Thursday, January 26, 2017

1.26.17 Birdwatching For Beginners - Cape Cod Museum of Natural History
Brewster, MA

I never know who will show up for Birdwatching For Beginners; the presentation that I give monthly at the Cape Cod Museum of Natural History.  What is always interesting to me is that it is often the case that most who do, already know SO much about birds, what they're seeing, what they're hearing when outside...curiosity is the perfect lure!

I started this presentation about seven years ago when my son was at Country Day Montessori School.  I wanted to get the kids outside, looking for birds, appreciating birds, listening for birds... mostly, I wanted to get the kids outside.  Fortunately the incredible teachers at this wonderful school, which has sadly since closed 😞, brought their students out for sledding in the winter, & playing in the playground whenever weather allowed.  Again, I understand that being enthralled by birds is not everyone's experience.  You never know when they might catch the eye of someone who wasn't even looking though... especially because they can do what we can't... the birds that is... FLY!!!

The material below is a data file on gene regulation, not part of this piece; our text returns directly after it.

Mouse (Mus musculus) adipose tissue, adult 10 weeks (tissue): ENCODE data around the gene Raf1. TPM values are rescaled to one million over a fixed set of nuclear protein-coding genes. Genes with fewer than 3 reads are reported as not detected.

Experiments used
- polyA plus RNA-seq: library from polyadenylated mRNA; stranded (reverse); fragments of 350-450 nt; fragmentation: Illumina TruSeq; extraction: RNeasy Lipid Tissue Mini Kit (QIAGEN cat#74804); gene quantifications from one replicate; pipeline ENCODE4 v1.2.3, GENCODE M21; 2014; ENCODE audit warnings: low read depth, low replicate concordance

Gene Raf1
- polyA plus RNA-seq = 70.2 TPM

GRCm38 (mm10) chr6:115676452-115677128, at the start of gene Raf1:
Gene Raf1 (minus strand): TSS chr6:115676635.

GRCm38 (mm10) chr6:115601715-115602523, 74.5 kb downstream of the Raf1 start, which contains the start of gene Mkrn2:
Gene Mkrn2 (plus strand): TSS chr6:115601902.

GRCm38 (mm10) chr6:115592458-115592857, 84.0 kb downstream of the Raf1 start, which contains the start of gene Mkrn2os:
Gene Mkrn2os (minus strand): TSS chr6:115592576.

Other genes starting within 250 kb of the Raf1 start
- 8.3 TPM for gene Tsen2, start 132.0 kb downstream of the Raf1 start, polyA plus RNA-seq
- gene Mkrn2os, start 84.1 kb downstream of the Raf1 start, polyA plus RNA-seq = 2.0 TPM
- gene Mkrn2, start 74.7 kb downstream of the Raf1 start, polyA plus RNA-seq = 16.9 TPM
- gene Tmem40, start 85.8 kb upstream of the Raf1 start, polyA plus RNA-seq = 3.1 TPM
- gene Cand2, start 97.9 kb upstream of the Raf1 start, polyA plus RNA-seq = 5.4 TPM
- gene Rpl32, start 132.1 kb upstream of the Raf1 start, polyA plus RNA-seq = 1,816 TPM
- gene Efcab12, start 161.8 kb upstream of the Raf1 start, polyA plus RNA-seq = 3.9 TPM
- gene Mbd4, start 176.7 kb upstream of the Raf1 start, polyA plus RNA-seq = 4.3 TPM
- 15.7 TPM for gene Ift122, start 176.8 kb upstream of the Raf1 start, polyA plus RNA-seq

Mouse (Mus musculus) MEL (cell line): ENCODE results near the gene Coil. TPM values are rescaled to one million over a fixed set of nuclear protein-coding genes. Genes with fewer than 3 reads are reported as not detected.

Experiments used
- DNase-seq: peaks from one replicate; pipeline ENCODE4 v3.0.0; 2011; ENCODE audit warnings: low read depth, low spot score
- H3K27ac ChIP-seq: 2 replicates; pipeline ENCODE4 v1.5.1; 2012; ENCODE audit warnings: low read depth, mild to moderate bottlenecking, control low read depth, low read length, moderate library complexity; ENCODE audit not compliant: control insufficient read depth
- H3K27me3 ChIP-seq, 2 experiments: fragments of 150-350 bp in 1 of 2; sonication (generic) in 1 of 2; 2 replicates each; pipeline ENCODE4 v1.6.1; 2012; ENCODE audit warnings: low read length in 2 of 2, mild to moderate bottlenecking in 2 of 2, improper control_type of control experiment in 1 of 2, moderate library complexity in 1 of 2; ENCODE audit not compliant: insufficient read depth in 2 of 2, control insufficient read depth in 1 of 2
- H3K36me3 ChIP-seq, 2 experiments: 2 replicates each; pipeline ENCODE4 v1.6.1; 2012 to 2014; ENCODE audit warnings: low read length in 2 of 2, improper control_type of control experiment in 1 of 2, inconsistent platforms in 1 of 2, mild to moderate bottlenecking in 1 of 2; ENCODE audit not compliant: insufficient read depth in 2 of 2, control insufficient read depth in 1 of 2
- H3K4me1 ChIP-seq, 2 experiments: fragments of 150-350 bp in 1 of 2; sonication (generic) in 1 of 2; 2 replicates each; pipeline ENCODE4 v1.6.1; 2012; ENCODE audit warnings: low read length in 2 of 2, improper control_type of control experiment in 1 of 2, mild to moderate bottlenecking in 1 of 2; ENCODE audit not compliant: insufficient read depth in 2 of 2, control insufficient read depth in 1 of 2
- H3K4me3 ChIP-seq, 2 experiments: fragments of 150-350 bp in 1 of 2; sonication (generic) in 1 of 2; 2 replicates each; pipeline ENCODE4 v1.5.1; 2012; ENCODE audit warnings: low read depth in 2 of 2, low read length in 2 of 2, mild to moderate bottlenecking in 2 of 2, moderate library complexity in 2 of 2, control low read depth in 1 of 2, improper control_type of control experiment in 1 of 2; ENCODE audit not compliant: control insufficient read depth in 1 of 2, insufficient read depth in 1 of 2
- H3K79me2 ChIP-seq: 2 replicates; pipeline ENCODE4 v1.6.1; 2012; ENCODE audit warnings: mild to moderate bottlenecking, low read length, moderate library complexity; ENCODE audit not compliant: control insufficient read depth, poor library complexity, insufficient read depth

I do love presenting tips on how to be a better birdwatcher and much of what I say is basic information that you already know, maybe you just never thought of before as skills to be more attentive to which bird is which.  This morning, the weather was raw and drizzly when I arrived at the museum before class, so I didn't intend to bring the participants outside.  The museum is currently closed and being refreshed for the re-opening on February 18, just in time for February school vacation!  I decided to look for birds through the Marshview Room windows - the best seat in the house!  While we were in there, spotting House Sparrows, Black-capped Chickadees and Northern Cardinals...some of the workers and volunteers were attending to the museum's honey bee hive.  They interrupted us to let me know that they'd just seen a hawk in the museum's yard, catch something (breakfast) and fly off with it. I will tell you, I am the first person to change the channel when the cheetah catches the impala...  but they can't go to Stop & Shop. Nature is tough.  Red-tailed Hawks don't go to Stop & Shop either.  This hawk, my guess a female, because she was so large... caught a smaller bird, took off when the audience grew too large, perched on a large branch across Rt 6A, and was feasting on her late breakfast.  Not so cool for the smaller bird who became breakfast, but really cool to see this hawk, doing what she does, so up close and personal. Don't worry, the photos that I got are not terribly gory, there is really no way to identify which species of bird she captured as her prey.  It was an unexpected & interesting end to the presentation though for sure!  The circle of life, that we are so intricately connected to... happening right before our eyes.  It was amazing.  (double click photos to enlarge)